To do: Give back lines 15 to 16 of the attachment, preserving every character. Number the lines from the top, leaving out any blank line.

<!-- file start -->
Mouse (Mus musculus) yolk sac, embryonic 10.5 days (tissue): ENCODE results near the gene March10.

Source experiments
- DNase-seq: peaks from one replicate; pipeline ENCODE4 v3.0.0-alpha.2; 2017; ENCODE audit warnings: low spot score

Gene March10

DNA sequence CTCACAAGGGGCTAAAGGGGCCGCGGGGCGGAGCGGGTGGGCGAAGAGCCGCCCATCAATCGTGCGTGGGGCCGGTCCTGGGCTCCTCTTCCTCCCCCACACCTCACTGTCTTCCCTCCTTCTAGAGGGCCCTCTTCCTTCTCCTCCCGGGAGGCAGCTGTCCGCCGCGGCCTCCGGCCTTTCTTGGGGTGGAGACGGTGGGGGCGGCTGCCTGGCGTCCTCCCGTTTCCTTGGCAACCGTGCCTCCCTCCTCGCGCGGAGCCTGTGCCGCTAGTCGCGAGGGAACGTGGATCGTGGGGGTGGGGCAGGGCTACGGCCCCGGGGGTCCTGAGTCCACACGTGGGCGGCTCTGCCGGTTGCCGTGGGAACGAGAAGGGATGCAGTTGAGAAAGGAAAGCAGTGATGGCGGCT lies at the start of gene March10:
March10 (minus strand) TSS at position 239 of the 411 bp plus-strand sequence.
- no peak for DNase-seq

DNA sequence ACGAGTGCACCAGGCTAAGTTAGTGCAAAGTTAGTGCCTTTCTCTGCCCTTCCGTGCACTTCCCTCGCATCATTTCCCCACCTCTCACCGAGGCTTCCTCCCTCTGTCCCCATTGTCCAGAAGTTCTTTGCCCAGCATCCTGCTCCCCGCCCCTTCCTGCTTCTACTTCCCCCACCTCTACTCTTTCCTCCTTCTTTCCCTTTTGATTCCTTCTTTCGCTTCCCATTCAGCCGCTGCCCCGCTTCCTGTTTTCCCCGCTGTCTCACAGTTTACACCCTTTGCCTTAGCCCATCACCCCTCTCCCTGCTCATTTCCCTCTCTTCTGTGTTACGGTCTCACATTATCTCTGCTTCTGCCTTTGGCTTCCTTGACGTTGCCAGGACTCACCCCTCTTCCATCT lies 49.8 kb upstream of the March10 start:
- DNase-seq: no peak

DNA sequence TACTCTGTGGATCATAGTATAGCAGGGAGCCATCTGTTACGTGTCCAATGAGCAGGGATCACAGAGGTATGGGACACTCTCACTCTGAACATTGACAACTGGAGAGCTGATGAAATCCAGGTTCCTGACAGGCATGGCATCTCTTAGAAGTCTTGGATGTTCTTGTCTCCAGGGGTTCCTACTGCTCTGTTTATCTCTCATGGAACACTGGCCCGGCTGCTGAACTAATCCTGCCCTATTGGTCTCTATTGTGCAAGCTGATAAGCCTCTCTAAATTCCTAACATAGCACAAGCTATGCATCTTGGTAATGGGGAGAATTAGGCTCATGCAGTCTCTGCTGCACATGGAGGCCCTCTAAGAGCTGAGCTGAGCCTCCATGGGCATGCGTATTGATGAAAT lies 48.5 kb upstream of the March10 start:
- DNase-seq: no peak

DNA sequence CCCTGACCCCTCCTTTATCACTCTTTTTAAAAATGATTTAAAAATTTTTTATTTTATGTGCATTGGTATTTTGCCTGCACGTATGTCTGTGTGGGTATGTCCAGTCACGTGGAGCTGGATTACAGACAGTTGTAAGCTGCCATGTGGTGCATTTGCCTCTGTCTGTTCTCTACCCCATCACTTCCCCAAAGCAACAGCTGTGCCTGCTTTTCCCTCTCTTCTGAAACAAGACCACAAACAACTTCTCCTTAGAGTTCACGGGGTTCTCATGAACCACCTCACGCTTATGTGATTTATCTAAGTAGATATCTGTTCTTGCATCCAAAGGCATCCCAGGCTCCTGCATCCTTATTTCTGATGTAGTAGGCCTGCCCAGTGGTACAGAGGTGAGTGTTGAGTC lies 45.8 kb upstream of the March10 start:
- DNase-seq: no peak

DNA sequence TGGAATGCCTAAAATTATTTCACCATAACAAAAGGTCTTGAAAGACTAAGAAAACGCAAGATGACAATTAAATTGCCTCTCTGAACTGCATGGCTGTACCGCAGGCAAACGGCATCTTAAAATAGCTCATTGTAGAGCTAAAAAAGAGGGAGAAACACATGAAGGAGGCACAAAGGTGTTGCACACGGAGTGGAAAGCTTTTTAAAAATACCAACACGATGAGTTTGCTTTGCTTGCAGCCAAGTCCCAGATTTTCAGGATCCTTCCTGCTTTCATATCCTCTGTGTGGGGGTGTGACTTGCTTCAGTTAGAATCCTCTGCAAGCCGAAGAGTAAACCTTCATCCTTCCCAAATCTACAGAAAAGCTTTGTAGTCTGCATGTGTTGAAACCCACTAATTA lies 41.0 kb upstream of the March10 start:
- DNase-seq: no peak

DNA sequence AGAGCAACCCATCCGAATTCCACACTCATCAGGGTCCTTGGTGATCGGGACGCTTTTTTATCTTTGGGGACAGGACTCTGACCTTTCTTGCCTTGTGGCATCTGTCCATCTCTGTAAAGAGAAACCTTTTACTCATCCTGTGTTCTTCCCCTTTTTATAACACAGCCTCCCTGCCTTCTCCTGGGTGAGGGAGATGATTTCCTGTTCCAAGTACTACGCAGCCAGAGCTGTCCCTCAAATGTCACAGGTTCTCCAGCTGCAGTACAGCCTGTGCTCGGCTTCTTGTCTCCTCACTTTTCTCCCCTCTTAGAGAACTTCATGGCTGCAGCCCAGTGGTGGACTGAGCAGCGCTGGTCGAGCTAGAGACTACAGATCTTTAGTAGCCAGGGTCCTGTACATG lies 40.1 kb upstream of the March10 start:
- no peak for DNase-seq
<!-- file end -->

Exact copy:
- DNase-seq: no peak

DNA sequence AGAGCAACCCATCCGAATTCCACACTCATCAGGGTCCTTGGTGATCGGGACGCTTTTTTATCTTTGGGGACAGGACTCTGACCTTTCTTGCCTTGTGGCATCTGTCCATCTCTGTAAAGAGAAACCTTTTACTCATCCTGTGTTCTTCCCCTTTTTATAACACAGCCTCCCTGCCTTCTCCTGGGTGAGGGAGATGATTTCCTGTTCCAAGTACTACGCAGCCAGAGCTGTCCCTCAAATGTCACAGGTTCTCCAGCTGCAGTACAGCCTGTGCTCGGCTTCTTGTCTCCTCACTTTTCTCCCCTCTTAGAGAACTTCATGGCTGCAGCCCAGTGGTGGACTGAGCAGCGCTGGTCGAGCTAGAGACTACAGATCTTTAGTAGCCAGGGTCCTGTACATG lies 40.1 kb upstream of the March10 start: